Gülen appeared to implicitly acknowledge that in two phone calls to Yıldırım in 2011 after the football official turned down an invitation to visit the preacher in his self-exile in the United States. People familiar with the phone calls quote Gülen as telling Yıldırım: “There is nothing bad in my heart against you. I am not involved in this. There might be people who did wrong against you but I am not aware of this if it was my people.”
In an inscription in a book Gülen sent to Yıldırım in between the two phone calls, the preacher wrote: “To Aziz Bey, whom I never had a chance to meet but admire for his activism, righteousness and perseverance. My prayers are with you that your difficult days may pass.”
Yıldırım is nonetheless convinced that the Gülenists sparked the match fixing scandal in a bid to gain control of Fenerbahçe even if he refrains from saying so directly. “It is said that there is a powerful organization within state institutions,” he says referring to the police and the judiciary. “That is seen as dangerous. The Republic of Turkey is a democratic country with a constitution, a separation of powers and a parliamentary system. [Founder of the republic, Mustafa Kemal] Atatürk is the face of Turkey. Any strike against this disturbs the public. It’s a real threat according to the public because the government cannot run the country. It seems that this is the situation in Turkey. People can’t trust these institutions. It’s against the public interest. If Cemaat [the Gülenist movement] wants to maintain their organization as a service to the people, they should not just think of themselves but work for the benefit of the public,” he says.
With tensions in Turkey rising, anger is spilling not only on to the streets but also on to the football pitch. Fans of various clubs chant “Erdoğan Thief” during matches.
A derby between Fenerbahçe and Black Sea team Trabzonspor was abandoned on March 10 after fans of Trabzon, once a thriving Ottoman port still known for its legendary football club, its fanatical fans and hot-tempered, explosive inhabitants pelted Istanbul’s players and officials with smoke missiles.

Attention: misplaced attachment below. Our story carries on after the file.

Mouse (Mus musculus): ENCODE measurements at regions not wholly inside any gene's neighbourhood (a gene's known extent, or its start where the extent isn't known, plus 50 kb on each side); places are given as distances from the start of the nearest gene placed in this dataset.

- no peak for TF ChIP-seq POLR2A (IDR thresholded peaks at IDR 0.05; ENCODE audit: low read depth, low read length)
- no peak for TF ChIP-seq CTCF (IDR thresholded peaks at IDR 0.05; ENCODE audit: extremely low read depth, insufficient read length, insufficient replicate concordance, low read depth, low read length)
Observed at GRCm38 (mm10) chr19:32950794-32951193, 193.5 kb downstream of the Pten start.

Tension between the two teams has been mounting since the 2010-11 season when Fenerbahçe topped Trabzon on goal difference to win the championship. Fenerbahçe’s triumph was part of the match fixing investigation that led to Yıldırım’s sentencing. “Anarchy starts when justice is over,” said Trabzonspor coach Şenol Güneş after Trabzonspor lost the championship to Fenerbahce.
Trabzon has been in decline since its glorious Ottoman days with maritime trade all but drying up and railroad construction having bypassed it. Sevecen Tunç, a sports historian and author of a book on the social history of football in Trabzon, argues that municipal leaders believe that football can restore the city’s civic pride and ensure that it remains a player on the national stage.
“Trabzon fans believe in Şenol Güneş’s statement. All my friends who were directly involved in the events in the Fenerbahçe game or indirectly supported them quoted him. That is how they legitimize what happened. I am afraid that this violence is just a beginning and will not be limited to football because sociologically, the inhabitants of this city have no agriculture, no industry and no commerce.
The only way they can put Trabzon on the map is football. Trabzon has waited for the Super League championship since 1984-85 and they won it in the 2010-11 season, at least that is what they believe.
This could get dangerously out of control if Yıldırım is not punished and Trabzonspor is not as yet awarded the 2010-11 title,” she says.
The crowd violence was in part sparked by the positioning of sharpshooters on rooftops around Trabzon’s Avni Aker Stadium to protect the Fenerbahçe squad, widely viewed in Trabzon as a pro-government club. Tunç says Trabzon fans took it as a message that “the state was protecting its team and seeing people from Trabzon as terrorists.”